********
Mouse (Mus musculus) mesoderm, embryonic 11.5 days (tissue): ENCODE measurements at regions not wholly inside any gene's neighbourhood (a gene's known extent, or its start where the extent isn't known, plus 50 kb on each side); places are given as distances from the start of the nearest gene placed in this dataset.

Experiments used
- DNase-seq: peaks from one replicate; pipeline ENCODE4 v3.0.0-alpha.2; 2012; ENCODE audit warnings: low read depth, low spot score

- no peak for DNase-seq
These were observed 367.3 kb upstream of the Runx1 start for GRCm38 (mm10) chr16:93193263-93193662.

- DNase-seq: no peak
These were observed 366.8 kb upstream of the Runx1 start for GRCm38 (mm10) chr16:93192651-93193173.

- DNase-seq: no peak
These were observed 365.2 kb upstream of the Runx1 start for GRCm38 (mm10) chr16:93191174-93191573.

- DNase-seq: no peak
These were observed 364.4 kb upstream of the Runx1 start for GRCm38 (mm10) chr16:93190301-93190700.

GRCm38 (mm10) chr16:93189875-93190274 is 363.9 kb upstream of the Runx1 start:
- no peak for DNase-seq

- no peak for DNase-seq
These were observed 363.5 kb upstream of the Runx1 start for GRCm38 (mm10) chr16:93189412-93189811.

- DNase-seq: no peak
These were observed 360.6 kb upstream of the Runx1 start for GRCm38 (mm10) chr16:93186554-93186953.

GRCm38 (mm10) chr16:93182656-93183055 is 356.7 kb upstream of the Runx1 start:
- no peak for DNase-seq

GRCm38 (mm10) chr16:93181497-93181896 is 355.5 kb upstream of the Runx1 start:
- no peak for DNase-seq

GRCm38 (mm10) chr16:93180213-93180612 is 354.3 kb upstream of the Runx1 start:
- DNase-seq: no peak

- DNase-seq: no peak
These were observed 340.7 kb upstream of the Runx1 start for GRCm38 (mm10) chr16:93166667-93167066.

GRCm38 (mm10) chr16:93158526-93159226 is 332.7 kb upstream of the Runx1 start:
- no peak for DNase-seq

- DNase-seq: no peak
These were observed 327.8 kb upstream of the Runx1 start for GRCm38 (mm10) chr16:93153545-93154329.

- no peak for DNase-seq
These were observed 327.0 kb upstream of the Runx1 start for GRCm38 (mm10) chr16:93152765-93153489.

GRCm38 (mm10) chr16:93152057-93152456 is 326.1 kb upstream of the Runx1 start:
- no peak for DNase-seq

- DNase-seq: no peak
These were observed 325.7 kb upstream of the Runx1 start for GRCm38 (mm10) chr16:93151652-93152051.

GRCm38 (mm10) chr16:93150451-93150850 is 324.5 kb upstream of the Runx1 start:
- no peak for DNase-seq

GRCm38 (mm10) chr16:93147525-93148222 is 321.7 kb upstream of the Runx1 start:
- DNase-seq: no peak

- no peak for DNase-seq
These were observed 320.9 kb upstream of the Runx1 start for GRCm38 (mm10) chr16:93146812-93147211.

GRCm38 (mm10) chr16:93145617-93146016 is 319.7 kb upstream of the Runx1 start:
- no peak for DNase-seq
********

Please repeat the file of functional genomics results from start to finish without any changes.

Mouse (Mus musculus) mesoderm, embryonic 11.5 days (tissue): ENCODE measurements at regions not wholly inside any gene's neighbourhood (a gene's known extent, or its start where the extent isn't known, plus 50 kb on each side); places are given as distances from the start of the nearest gene placed in this dataset.

Experiments used
- DNase-seq: peaks from one replicate; pipeline ENCODE4 v3.0.0-alpha.2; 2012; ENCODE audit warnings: low read depth, low spot score

- no peak for DNase-seq
These were observed 367.3 kb upstream of the Runx1 start for GRCm38 (mm10) chr16:93193263-93193662.

- DNase-seq: no peak
These were observed 366.8 kb upstream of the Runx1 start for GRCm38 (mm10) chr16:93192651-93193173.

- DNase-seq: no peak
These were observed 365.2 kb upstream of the Runx1 start for GRCm38 (mm10) chr16:93191174-93191573.

- DNase-seq: no peak
These were observed 364.4 kb upstream of the Runx1 start for GRCm38 (mm10) chr16:93190301-93190700.

GRCm38 (mm10) chr16:93189875-93190274 is 363.9 kb upstream of the Runx1 start:
- no peak for DNase-seq

- no peak for DNase-seq
These were observed 363.5 kb upstream of the Runx1 start for GRCm38 (mm10) chr16:93189412-93189811.

- DNase-seq: no peak
These were observed 360.6 kb upstream of the Runx1 start for GRCm38 (mm10) chr16:93186554-93186953.

GRCm38 (mm10) chr16:93182656-93183055 is 356.7 kb upstream of the Runx1 start:
- no peak for DNase-seq

GRCm38 (mm10) chr16:93181497-93181896 is 355.5 kb upstream of the Runx1 start:
- no peak for DNase-seq

GRCm38 (mm10) chr16:93180213-93180612 is 354.3 kb upstream of the Runx1 start:
- DNase-seq: no peak

- DNase-seq: no peak
These were observed 340.7 kb upstream of the Runx1 start for GRCm38 (mm10) chr16:93166667-93167066.

GRCm38 (mm10) chr16:93158526-93159226 is 332.7 kb upstream of the Runx1 start:
- no peak for DNase-seq

- DNase-seq: no peak
These were observed 327.8 kb upstream of the Runx1 start for GRCm38 (mm10) chr16:93153545-93154329.

- no peak for DNase-seq
These were observed 327.0 kb upstream of the Runx1 start for GRCm38 (mm10) chr16:93152765-93153489.

GRCm38 (mm10) chr16:93152057-93152456 is 326.1 kb upstream of the Runx1 start:
- no peak for DNase-seq

- DNase-seq: no peak
These were observed 325.7 kb upstream of the Runx1 start for GRCm38 (mm10) chr16:93151652-93152051.

GRCm38 (mm10) chr16:93150451-93150850 is 324.5 kb upstream of the Runx1 start:
- no peak for DNase-seq

GRCm38 (mm10) chr16:93147525-93148222 is 321.7 kb upstream of the Runx1 start:
- DNase-seq: no peak

- no peak for DNase-seq
These were observed 320.9 kb upstream of the Runx1 start for GRCm38 (mm10) chr16:93146812-93147211.

GRCm38 (mm10) chr16:93145617-93146016 is 319.7 kb upstream of the Runx1 start:
- no peak for DNase-seq